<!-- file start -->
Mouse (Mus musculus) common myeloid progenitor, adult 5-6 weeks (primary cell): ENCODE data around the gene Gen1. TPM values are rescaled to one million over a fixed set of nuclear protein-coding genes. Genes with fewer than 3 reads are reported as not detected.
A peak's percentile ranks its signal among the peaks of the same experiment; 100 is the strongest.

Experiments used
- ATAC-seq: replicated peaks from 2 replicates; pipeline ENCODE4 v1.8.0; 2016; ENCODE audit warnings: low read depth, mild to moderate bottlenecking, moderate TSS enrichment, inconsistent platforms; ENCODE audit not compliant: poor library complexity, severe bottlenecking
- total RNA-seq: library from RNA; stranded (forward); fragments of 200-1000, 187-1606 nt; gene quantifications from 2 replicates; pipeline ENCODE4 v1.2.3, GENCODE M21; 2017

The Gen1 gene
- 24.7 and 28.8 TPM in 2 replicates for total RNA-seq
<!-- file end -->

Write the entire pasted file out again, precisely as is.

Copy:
Mouse (Mus musculus) common myeloid progenitor, adult 5-6 weeks (primary cell): ENCODE data around the gene Gen1. TPM values are rescaled to one million over a fixed set of nuclear protein-coding genes. Genes with fewer than 3 reads are reported as not detected.
A peak's percentile ranks its signal among the peaks of the same experiment; 100 is the strongest.

Experiments used
- ATAC-seq: replicated peaks from 2 replicates; pipeline ENCODE4 v1.8.0; 2016; ENCODE audit warnings: low read depth, mild to moderate bottlenecking, moderate TSS enrichment, inconsistent platforms; ENCODE audit not compliant: poor library complexity, severe bottlenecking
- total RNA-seq: library from RNA; stranded (forward); fragments of 200-1000, 187-1606 nt; gene quantifications from 2 replicates; pipeline ENCODE4 v1.2.3, GENCODE M21; 2017

The Gen1 gene
- 24.7 and 28.8 TPM in 2 replicates for total RNA-seq